• Woo CW, Siow YL, O K. Homocysteine induces monocyte chemoattractant protein-1 expression in hepatocytes mediated via AP-1 activation. Journal of Biological Chemistry. 2008; 283: 1282-1292.
  • Woo CW, Siow YL, O K: Homocysteine Activates cAMP-response Element Binding Protein in HepG2 through cAMP/PKA Signaling Pathway. Arteriosclerosis, Thrombosis & Vascular Biology. 2006, 26: 1043-1050.
  • Woo CW, Prathapasinghe GA, Siow YL, O K: Hyperhomocysteinemia Induces liver Injury in rat: Protective effect of folic acid supplementation. Biochim Biophys Acta. 2006, 1762: 656-665.
  • Woo CW, Siow YL, Pierce GN, Choy PC, Minuk GY, Mymin D, O K: Hyperhomocysteinemia Induces Hepatic Cholesterol Biosynthesis and Lipid Accumulation via Activation of Transcription Factors. American Journal of Physiology: Endocrinology & Metabolism. 2005, 288: E1002-E1010.
  • Woo CW, Man RY, Siow YL, Choy PC, Wan EW, Lau CS, O K: Ganoderma lucidum inhibits Inducible Nitric Oxide Synthase Expression in Macrophages. Molecular & Cellular Biochemistry. 2005, 275: 165-171.
  • Woo CW, Cheung F, Chan VW, Siow YL, O K: Homocysteine stimulates inducible nitric oxide synthase expression in macrophages: antagonizing effect of ginkgolides and bilobalide. Molecular & Cellular Biochemistry. 2003, 243: 37-47.
  • Wang G#, Woo CW#, Sung FL, Siow YL, O K: Increased monocyte adhesion to the aortic endothelium in rats with hyperhomocysteinemia: Role of chemokine and adhesion molecules. Arteriosclerosis, Thrombosis & Vascular Biology. 2002, 22:1777-1783. [#Equal authorship]

Publications (Collaborations)

  • Shang Y, Khafipour E, Derakhshani H, Sarna LK, Woo CW, Siow YL, O K. Short Term High Fat Diet Induces Obesity-Enhancing Changes in Mouse Gut Microbiota That are Partially Reversed by Cessation of the High Fat Diet. Lipids. 2017; 52: 499-511.
  • Lee JT, Huang Z, Pan K, Zhang HJ, Woo CW, Xu A, Wong CM. Adipose-derived lipocalin 14 alleviates hyperglycaemia by suppressing both adipocyte glycerol efflux and hepatic gluconeogenesis in mice. Diabetologia. 2016; 59: 604-13.
  • Richards MR, Black AS, Bonnet DJ, Barish GD, Woo CW, Tabas I, Curtiss LK, Tobias PS. The LPS2 Mutation in TRIF is Atheroprotective in Hyperlipidemic LDL Receptor Knockout Mice. Innate Immunity. 2013;19: 20-29
  • Ai D, Baez JM, Jiang H, Conlon DM, Hernandez-Ono A, Frank-Kamenetsky M, Milstein S, Fitzgerald K, Murphy AJ, Woo CW, Strong A, Ginsberg HN, Tabas I, Rader DJ, Tall AR. The regulation of hepatic sortilin-1 in obese mice by activation of mTORC1 and ER stress. Journal of Clinical Investigation. 2012; 122: 1677-87.
  • Nawrocki AR, Hofmann SM, Teupser D, Basford JE, Durand JL, Jelicks LA, Woo CW, Kuriakose G, Factor SM, Tanowitz HB, Hui DY, Tabas I, Scherer PE. Lack of Association between Adiponectin Levels and Atherosclerosis in Mice. Arteriosclerosis, Thrombosis & Vascular Biology. 2010; 30: 1159-65.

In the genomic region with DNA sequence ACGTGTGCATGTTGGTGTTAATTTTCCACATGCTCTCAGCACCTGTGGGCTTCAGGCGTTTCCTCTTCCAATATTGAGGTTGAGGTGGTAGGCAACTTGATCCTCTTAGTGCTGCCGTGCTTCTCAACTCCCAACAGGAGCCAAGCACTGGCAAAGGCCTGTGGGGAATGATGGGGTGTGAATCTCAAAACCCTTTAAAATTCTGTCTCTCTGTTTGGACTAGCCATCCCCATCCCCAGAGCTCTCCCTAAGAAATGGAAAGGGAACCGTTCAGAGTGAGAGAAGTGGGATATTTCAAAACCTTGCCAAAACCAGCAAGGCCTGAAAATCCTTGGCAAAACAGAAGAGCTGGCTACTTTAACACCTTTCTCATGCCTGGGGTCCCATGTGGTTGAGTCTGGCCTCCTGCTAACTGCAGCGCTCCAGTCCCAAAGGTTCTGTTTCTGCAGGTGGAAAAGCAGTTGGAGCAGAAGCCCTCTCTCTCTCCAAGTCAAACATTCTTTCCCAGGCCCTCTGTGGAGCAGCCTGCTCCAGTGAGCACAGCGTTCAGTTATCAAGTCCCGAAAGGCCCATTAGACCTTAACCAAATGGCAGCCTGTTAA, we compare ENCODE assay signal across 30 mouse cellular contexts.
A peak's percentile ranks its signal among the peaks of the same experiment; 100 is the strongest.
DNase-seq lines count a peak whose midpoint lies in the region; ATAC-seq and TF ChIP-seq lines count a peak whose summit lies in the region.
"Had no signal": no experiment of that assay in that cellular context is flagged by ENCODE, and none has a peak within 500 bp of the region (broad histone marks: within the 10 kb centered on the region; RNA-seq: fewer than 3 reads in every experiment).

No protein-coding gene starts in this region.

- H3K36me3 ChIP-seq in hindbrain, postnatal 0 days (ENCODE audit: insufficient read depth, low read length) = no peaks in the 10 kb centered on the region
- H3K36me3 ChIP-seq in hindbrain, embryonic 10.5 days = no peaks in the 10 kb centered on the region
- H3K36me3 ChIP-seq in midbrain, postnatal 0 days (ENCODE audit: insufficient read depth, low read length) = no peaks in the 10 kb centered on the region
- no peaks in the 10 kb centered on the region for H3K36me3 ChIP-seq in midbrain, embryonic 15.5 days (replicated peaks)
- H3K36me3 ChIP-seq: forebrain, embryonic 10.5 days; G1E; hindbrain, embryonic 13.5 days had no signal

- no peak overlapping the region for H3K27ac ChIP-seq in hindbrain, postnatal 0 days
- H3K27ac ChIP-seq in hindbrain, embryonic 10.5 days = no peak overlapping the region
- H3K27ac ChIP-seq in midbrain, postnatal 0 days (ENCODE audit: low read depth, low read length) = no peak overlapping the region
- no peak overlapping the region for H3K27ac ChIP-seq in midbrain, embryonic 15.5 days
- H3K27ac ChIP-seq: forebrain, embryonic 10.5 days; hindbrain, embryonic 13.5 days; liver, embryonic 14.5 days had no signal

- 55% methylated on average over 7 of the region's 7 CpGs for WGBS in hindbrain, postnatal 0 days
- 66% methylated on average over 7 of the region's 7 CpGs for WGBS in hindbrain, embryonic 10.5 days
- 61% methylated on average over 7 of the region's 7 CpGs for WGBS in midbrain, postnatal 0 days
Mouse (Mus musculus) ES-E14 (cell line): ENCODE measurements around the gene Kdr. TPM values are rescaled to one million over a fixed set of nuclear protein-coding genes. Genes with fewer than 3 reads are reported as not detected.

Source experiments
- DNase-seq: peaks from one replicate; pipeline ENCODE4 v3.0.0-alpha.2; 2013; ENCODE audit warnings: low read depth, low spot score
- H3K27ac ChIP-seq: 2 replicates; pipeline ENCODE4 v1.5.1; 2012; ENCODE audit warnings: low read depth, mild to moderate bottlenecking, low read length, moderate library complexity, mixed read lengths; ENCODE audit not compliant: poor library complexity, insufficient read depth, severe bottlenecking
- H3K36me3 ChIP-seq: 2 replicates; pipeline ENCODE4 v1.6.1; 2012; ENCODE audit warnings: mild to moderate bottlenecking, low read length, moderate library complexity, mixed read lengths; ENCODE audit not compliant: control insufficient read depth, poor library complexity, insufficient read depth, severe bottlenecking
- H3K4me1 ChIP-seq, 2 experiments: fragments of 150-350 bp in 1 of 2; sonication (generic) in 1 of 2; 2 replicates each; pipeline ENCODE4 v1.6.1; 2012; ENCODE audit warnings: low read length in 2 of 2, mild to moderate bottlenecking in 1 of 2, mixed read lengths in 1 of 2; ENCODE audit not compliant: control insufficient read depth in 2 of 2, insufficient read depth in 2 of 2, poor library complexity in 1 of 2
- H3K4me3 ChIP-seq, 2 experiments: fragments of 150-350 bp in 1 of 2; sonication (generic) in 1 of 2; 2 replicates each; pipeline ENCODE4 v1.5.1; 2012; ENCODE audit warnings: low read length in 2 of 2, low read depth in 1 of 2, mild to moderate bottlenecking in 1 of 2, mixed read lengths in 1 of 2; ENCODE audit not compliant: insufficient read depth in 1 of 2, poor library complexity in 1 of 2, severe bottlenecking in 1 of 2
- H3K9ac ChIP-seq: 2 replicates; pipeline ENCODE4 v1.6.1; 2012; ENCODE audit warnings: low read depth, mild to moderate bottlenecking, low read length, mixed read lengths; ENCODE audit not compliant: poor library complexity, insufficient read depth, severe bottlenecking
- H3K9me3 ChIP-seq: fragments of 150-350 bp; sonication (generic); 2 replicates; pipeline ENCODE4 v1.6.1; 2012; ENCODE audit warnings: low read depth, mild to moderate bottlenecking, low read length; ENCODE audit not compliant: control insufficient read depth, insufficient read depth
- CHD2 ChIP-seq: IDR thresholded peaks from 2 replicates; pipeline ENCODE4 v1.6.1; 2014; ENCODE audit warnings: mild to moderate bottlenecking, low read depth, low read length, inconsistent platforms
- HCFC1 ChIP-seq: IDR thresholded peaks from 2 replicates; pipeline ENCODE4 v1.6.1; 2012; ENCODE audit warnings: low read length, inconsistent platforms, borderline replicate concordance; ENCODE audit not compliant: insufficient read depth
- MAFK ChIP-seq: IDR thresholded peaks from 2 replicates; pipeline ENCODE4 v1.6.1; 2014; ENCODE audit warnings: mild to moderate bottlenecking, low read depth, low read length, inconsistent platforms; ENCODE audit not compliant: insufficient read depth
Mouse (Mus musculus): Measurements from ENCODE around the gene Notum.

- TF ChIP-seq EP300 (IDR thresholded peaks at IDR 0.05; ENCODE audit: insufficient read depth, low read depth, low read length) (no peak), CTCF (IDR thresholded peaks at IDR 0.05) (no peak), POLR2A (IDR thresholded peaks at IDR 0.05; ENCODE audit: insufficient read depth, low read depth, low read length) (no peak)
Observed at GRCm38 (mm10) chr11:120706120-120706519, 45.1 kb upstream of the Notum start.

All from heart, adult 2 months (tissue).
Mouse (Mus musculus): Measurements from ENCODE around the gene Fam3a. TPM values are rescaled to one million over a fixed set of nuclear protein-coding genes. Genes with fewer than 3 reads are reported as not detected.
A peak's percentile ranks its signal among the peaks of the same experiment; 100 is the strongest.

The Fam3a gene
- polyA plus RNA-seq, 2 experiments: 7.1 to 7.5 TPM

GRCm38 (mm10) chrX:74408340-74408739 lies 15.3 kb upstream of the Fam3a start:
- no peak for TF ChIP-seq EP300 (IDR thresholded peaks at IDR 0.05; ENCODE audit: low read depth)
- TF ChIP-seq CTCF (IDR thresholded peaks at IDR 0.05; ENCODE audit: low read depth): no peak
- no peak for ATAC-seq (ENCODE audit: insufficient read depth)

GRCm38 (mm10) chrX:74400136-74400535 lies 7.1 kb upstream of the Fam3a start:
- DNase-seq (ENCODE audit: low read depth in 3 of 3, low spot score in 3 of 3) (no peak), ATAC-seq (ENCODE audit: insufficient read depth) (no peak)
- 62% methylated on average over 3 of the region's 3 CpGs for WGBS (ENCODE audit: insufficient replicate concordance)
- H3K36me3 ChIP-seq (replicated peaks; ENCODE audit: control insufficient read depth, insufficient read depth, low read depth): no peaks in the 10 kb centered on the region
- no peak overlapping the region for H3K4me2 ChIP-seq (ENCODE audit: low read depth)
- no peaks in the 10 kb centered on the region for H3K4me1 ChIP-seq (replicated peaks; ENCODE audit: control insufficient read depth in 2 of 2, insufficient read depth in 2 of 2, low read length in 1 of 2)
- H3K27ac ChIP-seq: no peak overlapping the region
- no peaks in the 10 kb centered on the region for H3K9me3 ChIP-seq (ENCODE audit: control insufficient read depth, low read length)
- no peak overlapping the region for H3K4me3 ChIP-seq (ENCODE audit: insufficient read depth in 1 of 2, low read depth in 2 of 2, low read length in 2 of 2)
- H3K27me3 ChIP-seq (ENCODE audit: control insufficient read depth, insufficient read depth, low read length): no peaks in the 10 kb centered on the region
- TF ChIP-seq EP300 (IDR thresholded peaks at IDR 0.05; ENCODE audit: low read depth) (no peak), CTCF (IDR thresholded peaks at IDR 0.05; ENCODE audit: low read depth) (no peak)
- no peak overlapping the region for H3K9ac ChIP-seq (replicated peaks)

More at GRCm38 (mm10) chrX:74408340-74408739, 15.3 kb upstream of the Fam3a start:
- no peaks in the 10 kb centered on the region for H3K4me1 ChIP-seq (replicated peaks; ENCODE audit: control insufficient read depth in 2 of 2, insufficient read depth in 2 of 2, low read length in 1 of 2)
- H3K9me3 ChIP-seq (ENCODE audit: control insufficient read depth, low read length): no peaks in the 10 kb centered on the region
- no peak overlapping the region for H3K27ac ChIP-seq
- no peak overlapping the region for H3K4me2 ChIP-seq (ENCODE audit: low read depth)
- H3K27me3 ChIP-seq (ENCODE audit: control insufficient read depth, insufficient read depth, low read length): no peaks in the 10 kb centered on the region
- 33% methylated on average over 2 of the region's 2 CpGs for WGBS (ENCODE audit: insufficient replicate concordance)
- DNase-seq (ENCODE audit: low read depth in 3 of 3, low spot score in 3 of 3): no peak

• Li Y, Zhang Y, Dorweiler B, Cui D, Wang T, Woo CW, Brunkan CS, Wolberger C, Imai S, Tabas I. Extracellular Nampt promotes macrophage survival via a nonenzymatic interleukin-6/STAT3 signaling mechanism. Journal of Biological Chemistry. 2008; 283: 34833-34843
  • Hwang SY, Woo CW, Au-Yeung KK, Siow YL, Zhu TY, O K. Homocysteine stimulates monocyte chemoattractant protein-1 expression in the kidney via nuclear factor kappa B activation. American Journal of Physiology: Renal Physiology. 2008; 294: F236-244.
  • Cheung YF, O K, Woo CW, Armstrong S, Siow YL, Chow PC, Cheung EW. Oxidative stress in children late after Kawasaki disease: relationship with carotid atherosclerosis and stiffness. BMC Pediatrics. 2008; 8:20.
  • Edirimanne VE, Woo CW, Siow YL, Pierce GN, Xie JY, O K. Homocysteine stimulates NADPH oxidase-mediated superoxide production leading to endothelial dysfunction in rats. Canadian Journal of Physiology & Pharmacology. 2007, 85: 1236-1247.
  • Siow YL, Au-Yeung KK, Woo CW, O K: Homocysteine stimulates phosphorylation of NADPH oxidase p47 phox and p67 phox subunits in monocytes via protein kinase C- activation. Biochemical Journal. 2006, 398: 73-82.
  • Siow YL, Gong Y, Au-Yeung KK, Woo CW, Choy PC, O K: Emerging issues in traditional Chinese medicine. Canadian Journal of Physiology & Pharmacology. 2005, 83: 321-334.
  • Au-Yeung KK, Woo CW, Sung FL, Yip JC, Siow YL, O K: Hyperhomocysteinemia activates Nuclear Factor -B in endothelial cells via Oxidative Stress. Circulation Research. 2004, 94: 28-36.

Funding

  • General Research Fund/UGC (PI), HK$742,233, 2018-2021
  • Health & Medical Research fund (PI), HK$1,052,696, 2018-2020
  • Collaborative Research Fund (Co-PI), Conversion of white into brown adipocytes as a therapeutic strategy for obesity-related metabolic and vascular complication, 2018-2021
  • Collaborative Research Fund (Co-PI), A Multi-disciplinary Approach to Investigate Vascular Dysfunction in Obesity and Diabetes: From Molecular Mechanism to Therapeutic Intervention, 2015-2018
  • National Key Basic Research Development Program - 973 Program (Co-PI), The Metabolic Syndrome in Chinese: from molecular mechanism to therapeutic intervention, 2015-2019

Seeking full-time MPhil/PhD candidates commencing 2019-2020

We are seeking highly organized and motivated MPhil/PhD candidates for research in the area of immunometabolism, gut microbiota, atherosclerosis and drug metabolism. Candidates with a background in medical sciences, physiology or pharmacology may have an advantage, however it is not a requirement. Further information, please email Dr. Connie Woo with your CV (email: cwhwoo@hku.hk).

Current and Previous Lab Members

  • Mr. Jensen Yiu (PhD candidate)
  • Mr. William Fung (MPhil candidate)
  • Miss Jamie Cheung (MPhil candidate)
  • Mr Leigang Jin (MPhil candidate)
  • Miss Jin Li (PhD, graduated)
  • Miss Jing Chen (MPhil, graduated)
  • Miss Yushi Mao (MMedSc, graduated)

Research Collaborators

  • Professor Aimin Xu, Departments of Medicine and Pharmacology & Pharmacy, the University of Hong Kong
  • Professor Patrick Tso, University of Cincinnati, USA
  • Professor Bernhard Dorweiler, Vascular Surgery research Lab, Johannes-Gutenberg University, Mainz, Germany
  • Professor Karmin O, University of Manitoba, St Boniface Hospital Research Centre, Canada

Knownledge exchange

Office

2/F, 21 Sassoon Road, Li Ka Shing Faculty of Medicine, Laboratory Block, Faculty of Medicine Building, Hong Kong SAR, China